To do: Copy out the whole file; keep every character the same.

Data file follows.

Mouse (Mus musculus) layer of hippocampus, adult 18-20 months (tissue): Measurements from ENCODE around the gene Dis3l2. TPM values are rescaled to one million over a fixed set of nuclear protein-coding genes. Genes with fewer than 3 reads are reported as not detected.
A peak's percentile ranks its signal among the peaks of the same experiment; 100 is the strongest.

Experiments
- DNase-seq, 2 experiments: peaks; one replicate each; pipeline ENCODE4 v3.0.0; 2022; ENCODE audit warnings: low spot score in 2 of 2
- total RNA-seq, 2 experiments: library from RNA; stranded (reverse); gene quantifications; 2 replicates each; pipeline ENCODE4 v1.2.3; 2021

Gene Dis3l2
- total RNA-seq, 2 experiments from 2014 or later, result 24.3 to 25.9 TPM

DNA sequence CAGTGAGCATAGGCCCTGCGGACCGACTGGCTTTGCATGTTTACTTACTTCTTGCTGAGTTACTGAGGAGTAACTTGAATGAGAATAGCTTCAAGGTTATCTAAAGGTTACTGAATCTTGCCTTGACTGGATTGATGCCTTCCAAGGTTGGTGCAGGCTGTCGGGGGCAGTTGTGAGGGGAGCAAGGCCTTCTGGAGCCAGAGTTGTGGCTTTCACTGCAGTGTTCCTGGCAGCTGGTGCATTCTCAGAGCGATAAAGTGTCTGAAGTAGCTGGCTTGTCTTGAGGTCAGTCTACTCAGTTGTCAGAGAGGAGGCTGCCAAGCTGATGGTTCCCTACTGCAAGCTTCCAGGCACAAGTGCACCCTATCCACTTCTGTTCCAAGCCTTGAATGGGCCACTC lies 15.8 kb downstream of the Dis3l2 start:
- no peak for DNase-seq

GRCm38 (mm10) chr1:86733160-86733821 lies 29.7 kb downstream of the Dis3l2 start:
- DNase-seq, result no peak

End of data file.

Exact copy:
Mouse (Mus musculus) layer of hippocampus, adult 18-20 months (tissue): Measurements from ENCODE around the gene Dis3l2. TPM values are rescaled to one million over a fixed set of nuclear protein-coding genes. Genes with fewer than 3 reads are reported as not detected.
A peak's percentile ranks its signal among the peaks of the same experiment; 100 is the strongest.

Experiments
- DNase-seq, 2 experiments: peaks; one replicate each; pipeline ENCODE4 v3.0.0; 2022; ENCODE audit warnings: low spot score in 2 of 2
- total RNA-seq, 2 experiments: library from RNA; stranded (reverse); gene quantifications; 2 replicates each; pipeline ENCODE4 v1.2.3; 2021

Gene Dis3l2
- total RNA-seq, 2 experiments from 2014 or later, result 24.3 to 25.9 TPM

DNA sequence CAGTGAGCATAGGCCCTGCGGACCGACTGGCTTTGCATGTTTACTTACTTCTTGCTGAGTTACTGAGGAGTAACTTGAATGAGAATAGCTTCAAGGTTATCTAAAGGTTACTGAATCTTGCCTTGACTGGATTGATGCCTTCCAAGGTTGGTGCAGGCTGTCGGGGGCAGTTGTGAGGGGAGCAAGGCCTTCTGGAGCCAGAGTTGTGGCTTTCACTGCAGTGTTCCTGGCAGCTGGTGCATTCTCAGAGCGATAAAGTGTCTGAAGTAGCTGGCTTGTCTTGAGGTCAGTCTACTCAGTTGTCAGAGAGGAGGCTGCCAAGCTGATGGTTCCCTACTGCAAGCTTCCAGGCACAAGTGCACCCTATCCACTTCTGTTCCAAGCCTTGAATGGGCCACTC lies 15.8 kb downstream of the Dis3l2 start:
- no peak for DNase-seq

GRCm38 (mm10) chr1:86733160-86733821 lies 29.7 kb downstream of the Dis3l2 start:
- DNase-seq, result no peak